Corporate Governance and Equity Prices: Evidence from the Czech and Slovak Republics



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    • World Bank. The opinions expressed do not necessarily represent those of the World Bank. I thank Bob Anderson, Peter Dittus, Roland Egerer, Alan Gelb, Jack Glen, Cheryl Gray, Anil Makhija, Anton Marcinčin, Mitchell Orenstein, Brian Pinto, S. Ramachandran, Moon-Woan Rhee, Nemat Shafik, Dmitri Shemetilo, René Stulz, Sweder van Wijnbergen, an anonymous referee, seminar participants at the World Bank, the University of Amsterdam, and Vanderbilt University for very helpful comments, and Bob Anderson and Anton Marcinčin for assistance with obtaining the data.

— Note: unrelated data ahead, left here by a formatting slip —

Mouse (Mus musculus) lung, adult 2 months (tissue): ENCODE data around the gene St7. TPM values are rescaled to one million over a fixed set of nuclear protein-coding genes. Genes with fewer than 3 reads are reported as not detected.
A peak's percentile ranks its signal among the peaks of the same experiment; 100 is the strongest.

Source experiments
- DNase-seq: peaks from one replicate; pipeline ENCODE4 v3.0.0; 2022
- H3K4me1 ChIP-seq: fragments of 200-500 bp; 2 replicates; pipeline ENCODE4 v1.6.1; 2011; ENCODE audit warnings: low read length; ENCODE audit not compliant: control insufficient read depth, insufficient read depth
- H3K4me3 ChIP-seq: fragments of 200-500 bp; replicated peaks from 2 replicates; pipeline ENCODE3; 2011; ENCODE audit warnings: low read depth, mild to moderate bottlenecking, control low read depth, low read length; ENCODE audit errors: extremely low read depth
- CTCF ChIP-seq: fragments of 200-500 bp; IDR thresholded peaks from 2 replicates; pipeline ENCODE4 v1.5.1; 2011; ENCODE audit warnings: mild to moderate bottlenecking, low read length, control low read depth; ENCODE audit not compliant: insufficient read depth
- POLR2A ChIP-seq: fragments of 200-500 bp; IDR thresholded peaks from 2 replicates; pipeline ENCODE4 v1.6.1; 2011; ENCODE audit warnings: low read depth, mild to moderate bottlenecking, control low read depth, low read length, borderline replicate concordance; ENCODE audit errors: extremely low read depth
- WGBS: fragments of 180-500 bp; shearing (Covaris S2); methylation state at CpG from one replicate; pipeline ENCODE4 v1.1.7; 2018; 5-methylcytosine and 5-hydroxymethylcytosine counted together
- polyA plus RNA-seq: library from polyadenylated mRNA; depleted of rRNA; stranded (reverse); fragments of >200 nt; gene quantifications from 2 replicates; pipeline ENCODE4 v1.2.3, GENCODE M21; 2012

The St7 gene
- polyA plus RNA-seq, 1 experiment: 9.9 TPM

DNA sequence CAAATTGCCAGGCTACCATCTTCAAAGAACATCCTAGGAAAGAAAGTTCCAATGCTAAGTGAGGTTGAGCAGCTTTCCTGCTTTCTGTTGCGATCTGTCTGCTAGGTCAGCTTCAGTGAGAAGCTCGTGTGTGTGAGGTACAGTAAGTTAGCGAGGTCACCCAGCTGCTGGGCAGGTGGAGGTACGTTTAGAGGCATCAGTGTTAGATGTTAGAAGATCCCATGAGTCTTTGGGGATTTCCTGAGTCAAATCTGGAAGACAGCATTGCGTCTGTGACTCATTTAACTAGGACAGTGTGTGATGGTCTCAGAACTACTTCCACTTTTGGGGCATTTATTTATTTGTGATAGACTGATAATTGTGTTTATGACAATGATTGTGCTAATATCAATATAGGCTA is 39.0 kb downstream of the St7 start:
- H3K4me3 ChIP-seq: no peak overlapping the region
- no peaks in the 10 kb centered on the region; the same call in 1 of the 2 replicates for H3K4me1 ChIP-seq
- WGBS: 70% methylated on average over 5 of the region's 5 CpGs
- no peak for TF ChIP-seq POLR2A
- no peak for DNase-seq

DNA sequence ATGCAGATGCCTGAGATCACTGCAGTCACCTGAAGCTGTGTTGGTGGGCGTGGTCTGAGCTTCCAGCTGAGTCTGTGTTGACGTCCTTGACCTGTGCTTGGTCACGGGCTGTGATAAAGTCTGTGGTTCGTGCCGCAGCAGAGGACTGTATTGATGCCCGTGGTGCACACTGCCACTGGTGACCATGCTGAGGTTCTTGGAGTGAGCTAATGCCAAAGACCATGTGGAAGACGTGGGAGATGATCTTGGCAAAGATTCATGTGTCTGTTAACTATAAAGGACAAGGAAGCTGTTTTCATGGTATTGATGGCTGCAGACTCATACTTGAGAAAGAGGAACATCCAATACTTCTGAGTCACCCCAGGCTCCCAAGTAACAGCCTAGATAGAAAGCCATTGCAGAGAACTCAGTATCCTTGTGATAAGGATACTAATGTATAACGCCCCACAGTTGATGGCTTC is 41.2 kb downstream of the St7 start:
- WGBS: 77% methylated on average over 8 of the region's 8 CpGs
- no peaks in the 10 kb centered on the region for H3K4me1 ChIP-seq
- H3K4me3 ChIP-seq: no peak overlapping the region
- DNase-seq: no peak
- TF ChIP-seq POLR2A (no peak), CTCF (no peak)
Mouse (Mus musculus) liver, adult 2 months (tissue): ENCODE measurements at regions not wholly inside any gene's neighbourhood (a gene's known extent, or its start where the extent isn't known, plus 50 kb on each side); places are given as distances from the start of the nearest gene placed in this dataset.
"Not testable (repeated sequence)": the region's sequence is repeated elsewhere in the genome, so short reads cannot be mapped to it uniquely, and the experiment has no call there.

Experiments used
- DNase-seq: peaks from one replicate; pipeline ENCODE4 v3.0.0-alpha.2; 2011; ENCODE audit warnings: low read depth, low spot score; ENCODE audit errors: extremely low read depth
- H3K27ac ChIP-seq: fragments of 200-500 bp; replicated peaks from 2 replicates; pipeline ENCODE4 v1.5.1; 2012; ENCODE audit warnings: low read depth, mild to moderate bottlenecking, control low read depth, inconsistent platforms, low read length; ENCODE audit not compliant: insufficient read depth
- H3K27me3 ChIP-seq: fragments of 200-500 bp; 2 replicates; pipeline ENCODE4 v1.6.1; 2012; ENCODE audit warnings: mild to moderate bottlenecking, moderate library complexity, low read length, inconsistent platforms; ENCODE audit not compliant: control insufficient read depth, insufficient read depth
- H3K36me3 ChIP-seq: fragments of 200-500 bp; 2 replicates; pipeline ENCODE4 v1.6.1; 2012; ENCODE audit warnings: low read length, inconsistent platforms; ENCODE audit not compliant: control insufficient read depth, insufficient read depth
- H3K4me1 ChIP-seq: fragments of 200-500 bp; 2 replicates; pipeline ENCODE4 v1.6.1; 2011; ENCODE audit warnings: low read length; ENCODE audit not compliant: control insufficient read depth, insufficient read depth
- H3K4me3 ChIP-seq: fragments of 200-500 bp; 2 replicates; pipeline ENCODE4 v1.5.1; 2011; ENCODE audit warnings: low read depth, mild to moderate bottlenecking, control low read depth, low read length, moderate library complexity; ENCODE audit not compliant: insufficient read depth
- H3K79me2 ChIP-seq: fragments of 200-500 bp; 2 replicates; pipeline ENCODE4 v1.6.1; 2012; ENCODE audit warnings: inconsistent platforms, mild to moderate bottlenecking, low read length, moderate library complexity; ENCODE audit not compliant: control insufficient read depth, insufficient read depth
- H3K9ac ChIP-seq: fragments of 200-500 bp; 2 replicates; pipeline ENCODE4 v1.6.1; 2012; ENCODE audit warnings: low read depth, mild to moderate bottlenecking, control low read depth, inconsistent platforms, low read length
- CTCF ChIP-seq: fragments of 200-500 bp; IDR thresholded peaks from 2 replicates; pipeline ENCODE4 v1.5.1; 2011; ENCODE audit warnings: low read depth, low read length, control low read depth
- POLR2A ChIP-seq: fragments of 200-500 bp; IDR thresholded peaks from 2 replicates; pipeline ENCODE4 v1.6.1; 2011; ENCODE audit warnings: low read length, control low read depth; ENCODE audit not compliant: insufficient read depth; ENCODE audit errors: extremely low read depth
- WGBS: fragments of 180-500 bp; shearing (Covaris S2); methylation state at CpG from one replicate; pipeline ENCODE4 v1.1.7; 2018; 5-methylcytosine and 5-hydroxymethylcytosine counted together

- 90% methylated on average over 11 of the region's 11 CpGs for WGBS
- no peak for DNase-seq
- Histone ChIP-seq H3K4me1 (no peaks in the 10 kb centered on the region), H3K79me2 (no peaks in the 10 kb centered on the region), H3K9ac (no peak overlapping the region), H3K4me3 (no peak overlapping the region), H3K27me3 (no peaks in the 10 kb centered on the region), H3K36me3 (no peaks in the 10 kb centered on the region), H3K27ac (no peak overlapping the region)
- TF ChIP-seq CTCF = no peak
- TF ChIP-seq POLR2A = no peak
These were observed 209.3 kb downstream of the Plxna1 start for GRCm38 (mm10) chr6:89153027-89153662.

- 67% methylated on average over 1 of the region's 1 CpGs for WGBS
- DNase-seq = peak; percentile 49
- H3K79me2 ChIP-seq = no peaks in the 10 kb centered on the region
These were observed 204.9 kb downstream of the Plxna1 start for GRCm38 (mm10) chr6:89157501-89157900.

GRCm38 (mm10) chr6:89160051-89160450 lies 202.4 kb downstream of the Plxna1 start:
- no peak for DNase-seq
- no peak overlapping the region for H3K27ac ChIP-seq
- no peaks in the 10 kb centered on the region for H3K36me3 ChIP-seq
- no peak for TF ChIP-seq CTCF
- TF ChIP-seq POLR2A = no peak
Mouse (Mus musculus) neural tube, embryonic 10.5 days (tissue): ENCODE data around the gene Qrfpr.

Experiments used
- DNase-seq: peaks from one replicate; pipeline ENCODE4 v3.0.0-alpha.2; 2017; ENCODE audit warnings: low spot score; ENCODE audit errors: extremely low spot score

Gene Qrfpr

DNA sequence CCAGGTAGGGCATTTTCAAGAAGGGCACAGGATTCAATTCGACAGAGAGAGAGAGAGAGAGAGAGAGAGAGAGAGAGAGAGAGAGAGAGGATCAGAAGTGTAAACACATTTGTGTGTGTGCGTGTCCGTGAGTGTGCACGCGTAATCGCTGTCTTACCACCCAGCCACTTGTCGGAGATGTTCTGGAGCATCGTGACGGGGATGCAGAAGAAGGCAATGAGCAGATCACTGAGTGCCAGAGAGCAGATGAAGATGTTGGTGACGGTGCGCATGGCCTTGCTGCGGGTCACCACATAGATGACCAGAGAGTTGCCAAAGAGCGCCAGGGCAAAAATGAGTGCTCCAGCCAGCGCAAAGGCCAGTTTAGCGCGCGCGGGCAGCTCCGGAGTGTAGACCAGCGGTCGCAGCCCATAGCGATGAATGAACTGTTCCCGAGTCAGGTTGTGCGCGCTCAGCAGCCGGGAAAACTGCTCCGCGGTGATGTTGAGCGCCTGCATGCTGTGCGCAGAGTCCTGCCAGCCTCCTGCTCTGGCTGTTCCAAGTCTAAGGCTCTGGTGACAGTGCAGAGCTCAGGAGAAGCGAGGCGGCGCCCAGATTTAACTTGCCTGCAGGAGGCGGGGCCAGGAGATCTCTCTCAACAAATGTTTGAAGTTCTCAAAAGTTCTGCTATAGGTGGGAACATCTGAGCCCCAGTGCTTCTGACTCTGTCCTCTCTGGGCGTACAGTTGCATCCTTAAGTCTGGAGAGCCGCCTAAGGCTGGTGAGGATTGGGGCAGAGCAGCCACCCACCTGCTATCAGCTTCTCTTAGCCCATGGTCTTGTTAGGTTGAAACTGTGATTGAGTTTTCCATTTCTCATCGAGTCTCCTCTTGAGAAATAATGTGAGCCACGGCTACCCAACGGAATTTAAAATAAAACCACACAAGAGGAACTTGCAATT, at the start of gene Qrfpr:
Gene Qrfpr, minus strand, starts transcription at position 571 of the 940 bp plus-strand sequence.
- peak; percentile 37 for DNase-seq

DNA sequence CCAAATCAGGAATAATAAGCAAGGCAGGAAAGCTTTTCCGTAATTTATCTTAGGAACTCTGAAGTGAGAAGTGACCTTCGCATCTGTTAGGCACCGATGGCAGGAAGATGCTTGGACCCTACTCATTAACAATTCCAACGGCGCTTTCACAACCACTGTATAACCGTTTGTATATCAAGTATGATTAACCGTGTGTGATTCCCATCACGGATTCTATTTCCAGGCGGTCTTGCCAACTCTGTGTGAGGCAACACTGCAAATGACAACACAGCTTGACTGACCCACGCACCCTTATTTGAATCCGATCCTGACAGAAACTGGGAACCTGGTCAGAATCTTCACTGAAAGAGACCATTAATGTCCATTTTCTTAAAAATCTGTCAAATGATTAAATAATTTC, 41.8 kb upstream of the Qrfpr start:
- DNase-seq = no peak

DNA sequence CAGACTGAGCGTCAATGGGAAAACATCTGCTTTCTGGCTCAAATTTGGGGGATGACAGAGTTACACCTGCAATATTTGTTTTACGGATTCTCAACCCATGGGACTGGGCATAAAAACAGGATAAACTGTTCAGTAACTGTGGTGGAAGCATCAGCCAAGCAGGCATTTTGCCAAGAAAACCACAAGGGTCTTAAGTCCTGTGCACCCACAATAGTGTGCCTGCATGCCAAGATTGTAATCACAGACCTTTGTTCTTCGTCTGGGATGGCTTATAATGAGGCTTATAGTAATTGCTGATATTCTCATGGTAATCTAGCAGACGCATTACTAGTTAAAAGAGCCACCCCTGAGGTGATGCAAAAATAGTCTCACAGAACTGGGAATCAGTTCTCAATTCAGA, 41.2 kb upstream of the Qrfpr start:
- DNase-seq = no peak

The Czech and Slovak Republics' mass privatization scheme used voucher points distributed to the population and a competitive bidding process to change the governance of a large number of firms. Voucher prices and following secondary market prices are shown to depend upon the resulting ownership structures. The more concentrated ownership is, the higher prices are. High absolute ownership by a single domestic investor is associated with even higher voucher prices. I find some evidence that initially prices are relatively lower when a bank-sponsored investment fund has a relatively large stake in a firm. This suggests conflicts of interest.